Language training has been much on my mind lately. I recently read Benny Lewis’ book Fluent in 3 Months, and it has inspired me to refocus my own efforts. Lewis is a self-trained polyglot who speaks 11 languages fluently and another dozen or so to some degree, but only began learning new languages as an adult after failing multiple times as a student. I found this inspirational myself, as I’ve studied five languages to some degree over the years (including 3 years of formal french and 5 months living in french-speaking countries) and yet am fluent in none of them, and feel tremendous shame when I travel and am forced to communicate in English beyond some basic pleasantries. Furthermore, we require our undergraduates in IR to study a language through the intermediate level, and yet very few of the faculty can claim fluency in a language themselves.
So one of my summer projects is working on my best language, French, to try to bring it up to the B2 level of fluency (as defined by the CEFR levels). I’m doing this through a combination of web sites and programs (duolingo, memrise, busuu, anki), review of old course materials, and consumption of native media (books and movies in french that I already am familiar with in english, news reports, podcasts, etc). I’ve also arranged with a couple of friends who speak french to some degree that we will only communicate in french for the time being.
All of this language study has raised larger questions for me about the role of language training in international relations. To what extent, if any, should language training be considered an essential part of earning a degree in international relations?
Lets take an instrumentalist approach (acknowledging that there are many non-job related reasons for language study). Clearly language proficiency is not a requirement for academic success, as many IR PhDs are monoglots and this has not hampered their research output or teaching. And when data is only available in another language, co-authorship with another scholar is always an option. But the vast majority of our students are not going to become academics (for simple reasons of job availability if not others), so this line of argument falls short.
As for other jobs, it is unclear to what extent language training makes students more employable (barring language-specific jobs such as translation). In a 2013 survey commissioned by the American Association of Colleges and Universities, 96% of employers surveyed indicated that they considered comfort working with people of diverse backgrounds to be very (63%) or fairly (36%) important; 55% cited the importance of knowledge of global cultures and systems (16% very important; 39% fairly important). Only 43% called for a greater emphasis on colleges training their students to be proficient in a foreign language (with 18% wanting less emphasis on this).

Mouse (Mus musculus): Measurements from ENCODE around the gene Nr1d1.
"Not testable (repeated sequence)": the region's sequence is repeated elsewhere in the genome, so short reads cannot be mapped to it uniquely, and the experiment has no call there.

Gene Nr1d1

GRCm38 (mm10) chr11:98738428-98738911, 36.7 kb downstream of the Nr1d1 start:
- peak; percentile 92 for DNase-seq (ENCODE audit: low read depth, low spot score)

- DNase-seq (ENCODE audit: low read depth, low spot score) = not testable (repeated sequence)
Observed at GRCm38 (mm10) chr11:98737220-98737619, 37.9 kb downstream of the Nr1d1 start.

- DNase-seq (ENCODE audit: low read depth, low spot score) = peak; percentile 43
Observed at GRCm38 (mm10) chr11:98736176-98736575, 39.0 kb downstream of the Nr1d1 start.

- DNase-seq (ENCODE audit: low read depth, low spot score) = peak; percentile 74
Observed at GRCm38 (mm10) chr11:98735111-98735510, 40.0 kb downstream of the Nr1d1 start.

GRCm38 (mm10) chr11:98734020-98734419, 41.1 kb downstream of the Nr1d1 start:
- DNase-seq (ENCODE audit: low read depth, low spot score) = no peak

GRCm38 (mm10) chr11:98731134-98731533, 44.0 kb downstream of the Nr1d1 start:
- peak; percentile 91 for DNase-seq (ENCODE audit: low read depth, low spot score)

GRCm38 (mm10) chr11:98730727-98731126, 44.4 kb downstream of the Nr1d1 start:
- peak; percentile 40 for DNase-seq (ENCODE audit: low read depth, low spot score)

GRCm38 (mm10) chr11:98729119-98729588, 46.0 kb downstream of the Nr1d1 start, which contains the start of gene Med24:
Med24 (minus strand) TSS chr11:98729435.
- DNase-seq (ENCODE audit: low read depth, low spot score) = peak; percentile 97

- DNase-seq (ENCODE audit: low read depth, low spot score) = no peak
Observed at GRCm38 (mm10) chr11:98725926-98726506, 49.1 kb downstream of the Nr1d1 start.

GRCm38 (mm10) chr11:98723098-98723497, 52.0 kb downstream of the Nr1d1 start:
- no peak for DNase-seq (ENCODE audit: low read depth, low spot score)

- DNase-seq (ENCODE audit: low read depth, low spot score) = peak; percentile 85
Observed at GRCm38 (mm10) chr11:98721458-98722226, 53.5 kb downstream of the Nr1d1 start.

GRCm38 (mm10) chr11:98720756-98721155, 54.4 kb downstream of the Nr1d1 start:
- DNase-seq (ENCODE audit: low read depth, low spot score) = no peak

There are, of course, limitations in extrapolating from this data. The survey covered a broad range of employers, many of which might be of little interest to IR students. Plus respondents were not ranking their level of interest in each of the different skills; it may be easy to say that languages and intercultural competence is desirable when there are no limits on the number of skills to select. I can add some anecdotal data as well: in interviews I did with several internationally-oriented NGOs in the DC area a few years back, employers were indifferent to language skills in their new hires, as any such needs could be outsourced rather easily. Someone with excellent language skills would not be prized, for example, over an english-only speaker with better communication abilities.
So where does this leave us? For me, it raises questions of whether language study is a net positive benefit for the employability of our graduates in IR fields. Given that a serious language requirement eats up anywhere from 4 to 8 semesters (as at Tufts) of study, there are tradeoffs in requiring students to focus on a language rather than other skills or content courses. My own inclination is still to support language requirements, but I would be eager to see some data on the impacts they have on IR graduates specifically.
One Reply to “Language Requirements in International Relations”
I’m biased, but I would say that foreign language proficiency (any level beyond knowing only “bonjour” and “eww ay lay twa-let?”) helps signal to employers that a person is more comfortable working with people of diverse backgrounds and has more knowledge of global cultures and systems than someone who lacks any second language capability at all. It might not be the particular language itself or even the proficiency level that is of importance to employers. I have heard something similar from our study abroad staff, but again this is anecdotal.
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